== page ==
In a bid to reinvent the education industry, Apple on Thursday announced an app called iBooks 2.0 that allows educators and authors to create interactive textbooks for use on the iPad. Major publishers, including McGraw-Hill, Pearson, and Houghton Mifflin Harcourt, are on board, and some prestigious universities are giving the program a shot. The books will integrate videos and interactive lessons, complete with a robust new note-taking technology. And the digital textbooks will cost just $14.99, while their back-straining paper counterparts can run $75 and up. Can Apple do for textbooks what it did for the music industry?
Yes. This will change everything: "Apps, notes, syllabi, textbooks — they all integrate. As long as I can get iPads for my students, I can do it all," William Rankin, Abilene Christian University English professor, tells Ars Technica. This will "democratize" college classrooms, letting educators create relevant course material without relying on IT departments, textbook publishers, or school administrators. "A teacher will be able to do anything they need for their class."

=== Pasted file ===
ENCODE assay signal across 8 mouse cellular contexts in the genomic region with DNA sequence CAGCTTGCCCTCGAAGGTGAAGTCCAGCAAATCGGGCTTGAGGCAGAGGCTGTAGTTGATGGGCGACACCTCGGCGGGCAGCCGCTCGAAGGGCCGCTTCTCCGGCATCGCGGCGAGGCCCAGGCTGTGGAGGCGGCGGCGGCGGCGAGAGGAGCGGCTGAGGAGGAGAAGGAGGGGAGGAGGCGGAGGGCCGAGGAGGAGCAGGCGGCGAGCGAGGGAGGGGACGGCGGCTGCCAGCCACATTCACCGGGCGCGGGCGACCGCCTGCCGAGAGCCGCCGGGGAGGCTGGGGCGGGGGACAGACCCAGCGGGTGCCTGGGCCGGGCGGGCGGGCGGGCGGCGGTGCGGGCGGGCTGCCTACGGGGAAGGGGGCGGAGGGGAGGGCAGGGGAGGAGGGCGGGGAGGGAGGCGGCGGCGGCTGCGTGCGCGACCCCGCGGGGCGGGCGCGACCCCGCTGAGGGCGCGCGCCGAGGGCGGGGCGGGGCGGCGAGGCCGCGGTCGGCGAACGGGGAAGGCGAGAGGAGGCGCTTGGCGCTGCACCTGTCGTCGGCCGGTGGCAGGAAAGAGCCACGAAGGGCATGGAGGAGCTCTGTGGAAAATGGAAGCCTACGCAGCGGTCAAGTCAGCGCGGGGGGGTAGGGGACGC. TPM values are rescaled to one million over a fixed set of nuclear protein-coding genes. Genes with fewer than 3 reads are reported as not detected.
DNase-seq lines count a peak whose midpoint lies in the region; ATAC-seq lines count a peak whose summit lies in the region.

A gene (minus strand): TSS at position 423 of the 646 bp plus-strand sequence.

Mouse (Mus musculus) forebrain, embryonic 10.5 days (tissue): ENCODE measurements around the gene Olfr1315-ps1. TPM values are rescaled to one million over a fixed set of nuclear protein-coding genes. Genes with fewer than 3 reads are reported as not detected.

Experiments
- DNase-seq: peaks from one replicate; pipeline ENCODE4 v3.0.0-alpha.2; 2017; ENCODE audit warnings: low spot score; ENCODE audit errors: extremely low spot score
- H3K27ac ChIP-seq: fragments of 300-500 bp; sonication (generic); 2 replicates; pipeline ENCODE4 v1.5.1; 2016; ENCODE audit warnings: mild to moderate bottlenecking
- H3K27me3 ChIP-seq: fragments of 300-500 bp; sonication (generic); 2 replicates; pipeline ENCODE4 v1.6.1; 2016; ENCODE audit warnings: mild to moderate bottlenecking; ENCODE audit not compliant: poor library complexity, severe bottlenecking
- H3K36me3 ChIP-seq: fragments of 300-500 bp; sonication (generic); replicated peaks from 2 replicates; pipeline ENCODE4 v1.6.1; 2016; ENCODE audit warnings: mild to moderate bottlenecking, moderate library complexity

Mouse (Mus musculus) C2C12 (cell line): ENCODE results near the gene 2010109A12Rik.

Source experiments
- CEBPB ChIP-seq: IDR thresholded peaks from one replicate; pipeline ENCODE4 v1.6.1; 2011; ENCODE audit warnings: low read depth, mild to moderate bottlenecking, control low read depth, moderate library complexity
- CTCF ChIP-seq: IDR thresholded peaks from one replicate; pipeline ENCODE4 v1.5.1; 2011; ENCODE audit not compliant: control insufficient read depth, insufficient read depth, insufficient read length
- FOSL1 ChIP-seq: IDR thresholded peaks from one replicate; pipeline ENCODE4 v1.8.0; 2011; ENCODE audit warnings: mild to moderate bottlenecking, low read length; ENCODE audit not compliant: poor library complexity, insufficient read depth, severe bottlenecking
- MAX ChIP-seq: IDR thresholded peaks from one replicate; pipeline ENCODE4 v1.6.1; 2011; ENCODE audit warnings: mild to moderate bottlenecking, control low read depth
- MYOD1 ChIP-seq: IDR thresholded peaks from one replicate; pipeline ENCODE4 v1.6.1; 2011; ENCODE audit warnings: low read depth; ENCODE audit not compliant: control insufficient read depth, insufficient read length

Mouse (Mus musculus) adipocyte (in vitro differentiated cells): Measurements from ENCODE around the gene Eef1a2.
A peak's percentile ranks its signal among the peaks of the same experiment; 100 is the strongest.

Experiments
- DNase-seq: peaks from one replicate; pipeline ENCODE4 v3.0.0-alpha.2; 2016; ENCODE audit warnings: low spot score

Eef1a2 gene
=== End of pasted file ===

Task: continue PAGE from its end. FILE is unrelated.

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But schools have no money: The e-books themselves are "undeniably cool," says Kayla Webley at TIME. So obviously, using an iPad is "undoubtedly" a better strategy for engaging students than the current "dead tree versions." But "budgets have been slashed, teachers are losing their jobs, and no amount of cookies sold at a bake sale will buy every kid an iPad." With no mention of iPad discounts, the reality is that most students will "be using the same old textbooks for years to come."
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And who will police the books? It's unclear, says David Carnoy and Scott Stein at CNET, whether Apple will "allow books that, say, teach creationism or a controversial philosophy." Will it weed out content if finds objectionable from "the potentially huge trove of new e-books created in iBooks Author"? And how will Apple enforce copyright protections, when many teachers copy course packets directly from books? Even if the current industry is "inefficient," Apple sure "stirred up more questions than they answered."
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